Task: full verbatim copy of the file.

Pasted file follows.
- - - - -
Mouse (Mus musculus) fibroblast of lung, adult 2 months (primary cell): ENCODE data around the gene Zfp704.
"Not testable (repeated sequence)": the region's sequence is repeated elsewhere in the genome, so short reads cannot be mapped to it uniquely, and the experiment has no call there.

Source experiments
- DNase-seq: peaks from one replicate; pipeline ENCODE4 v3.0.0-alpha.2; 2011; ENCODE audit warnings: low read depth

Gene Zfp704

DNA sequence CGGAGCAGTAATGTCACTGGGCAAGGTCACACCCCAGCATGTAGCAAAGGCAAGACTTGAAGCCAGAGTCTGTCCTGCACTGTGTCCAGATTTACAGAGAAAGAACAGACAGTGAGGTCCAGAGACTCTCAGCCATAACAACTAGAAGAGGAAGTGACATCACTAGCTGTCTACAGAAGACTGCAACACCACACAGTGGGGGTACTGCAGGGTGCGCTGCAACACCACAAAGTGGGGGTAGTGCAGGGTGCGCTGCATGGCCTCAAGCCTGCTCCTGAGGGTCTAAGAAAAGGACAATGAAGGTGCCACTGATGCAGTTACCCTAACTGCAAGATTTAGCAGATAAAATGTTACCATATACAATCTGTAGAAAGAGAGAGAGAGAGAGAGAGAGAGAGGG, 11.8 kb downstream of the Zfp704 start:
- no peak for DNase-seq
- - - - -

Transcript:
Mouse (Mus musculus) fibroblast of lung, adult 2 months (primary cell): ENCODE data around the gene Zfp704.
"Not testable (repeated sequence)": the region's sequence is repeated elsewhere in the genome, so short reads cannot be mapped to it uniquely, and the experiment has no call there.

Source experiments
- DNase-seq: peaks from one replicate; pipeline ENCODE4 v3.0.0-alpha.2; 2011; ENCODE audit warnings: low read depth

Gene Zfp704

DNA sequence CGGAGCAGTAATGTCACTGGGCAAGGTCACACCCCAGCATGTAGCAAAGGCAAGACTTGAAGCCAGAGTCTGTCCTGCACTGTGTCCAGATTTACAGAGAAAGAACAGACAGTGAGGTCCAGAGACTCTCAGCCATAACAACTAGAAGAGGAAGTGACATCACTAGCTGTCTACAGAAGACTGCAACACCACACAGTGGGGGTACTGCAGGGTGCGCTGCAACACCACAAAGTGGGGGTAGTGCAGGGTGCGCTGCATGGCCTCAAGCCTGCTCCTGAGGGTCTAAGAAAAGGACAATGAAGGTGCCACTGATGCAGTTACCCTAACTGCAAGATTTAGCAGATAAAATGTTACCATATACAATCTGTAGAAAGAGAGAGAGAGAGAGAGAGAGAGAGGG, 11.8 kb downstream of the Zfp704 start:
- no peak for DNase-seq